Nov 5, 2012
When the sun comes out in the Lower Mainland most everybody gets out to soak up the sunshine, including the birds!
I started the day at Reifel Migratory Bird Sanctuary with some flight shots of Trumpeter swans but not much else. Thousands of Snow geese were way out in the bay trying to avoid the many hunters. I then decided to take a walk along nearby Brunswick Point where two rough-legged hawks tumbled through the sky, talons locked, albeit to far way for any half decent photographs. A number of Western meadowlark (5) and a Northern shrike flew from bush to bush. In the bay a large flock of perhaps three* thousand Dunlin were being pursued by a Peregrin falcon.
On my way home I decide to stop off at 72nd Ave and Boundary Bay. I am glad I did, a long-eared owl a 'lifer' was perched just a few yards from the parking lot. The bird had attracted quite a crowd, I hope it doesn't get too stressed by all the attention. Also present were a Northern shrike, more Western meadowlarks, Song and Savannah sparrows.
After a few quick shots I found three Northern harriers, a male, female and a juvenile stealing voles midair from a short-eared owl and then from each other. A common crow was the lucky recipient of a vole dropped by squabbling harriers.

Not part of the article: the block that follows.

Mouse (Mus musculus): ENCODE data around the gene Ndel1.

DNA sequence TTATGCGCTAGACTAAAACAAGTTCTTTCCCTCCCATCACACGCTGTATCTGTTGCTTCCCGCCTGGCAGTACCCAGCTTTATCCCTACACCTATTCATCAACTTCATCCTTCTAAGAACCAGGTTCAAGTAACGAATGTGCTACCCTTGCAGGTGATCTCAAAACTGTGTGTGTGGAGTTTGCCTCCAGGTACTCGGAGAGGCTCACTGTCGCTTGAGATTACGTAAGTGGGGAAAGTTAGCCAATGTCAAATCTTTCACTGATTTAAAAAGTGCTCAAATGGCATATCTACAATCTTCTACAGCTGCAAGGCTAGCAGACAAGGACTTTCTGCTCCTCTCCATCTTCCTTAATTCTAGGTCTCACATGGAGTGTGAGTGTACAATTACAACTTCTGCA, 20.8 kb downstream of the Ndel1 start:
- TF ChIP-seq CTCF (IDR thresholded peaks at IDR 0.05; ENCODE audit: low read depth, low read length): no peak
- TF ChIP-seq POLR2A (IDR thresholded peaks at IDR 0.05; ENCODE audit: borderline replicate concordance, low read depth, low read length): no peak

Bit of a Rant..............
The above scenario with the raptors is only possible because of a number of fallow fields that have been left to grow wild. Unfortunately the is type of vegetation is becoming rarer and rarer as it gradually being swallowed up by monoculture. Our insatiable need for cheap foods at the grocery store is the main culprit. Cheap veggies tend to be grown by monoculture farmers who then use chemicals which can detrimental to songbirds which then disrupts the nature of things. Eighty percent of prairie birds have now been lost to intensive farming and the by-products of chemicals used on food production.
And now a new ring road (to deliver cheap products from China) had swallowed up acres of prime feeding/roosting spots, leaving everything from hawks to sparrows and ducks with a lot less feeding opportunities than ever before. Perhaps its time to get in front of the bulldozers!
On a positive note many farmers across Canada are now setting aside tracts of land and working with organizations like the Nature Canada bcnature
*I reduced the original estimate.
Anyway, Here are the results of the days photographs and happy birding!
|A male Northern harrier.|
|An adult northern harrier and juvenile (right) drop their dinner.|
|Two northern harriers squabble over prey.|
|A common crow takes off with a dropped vole.|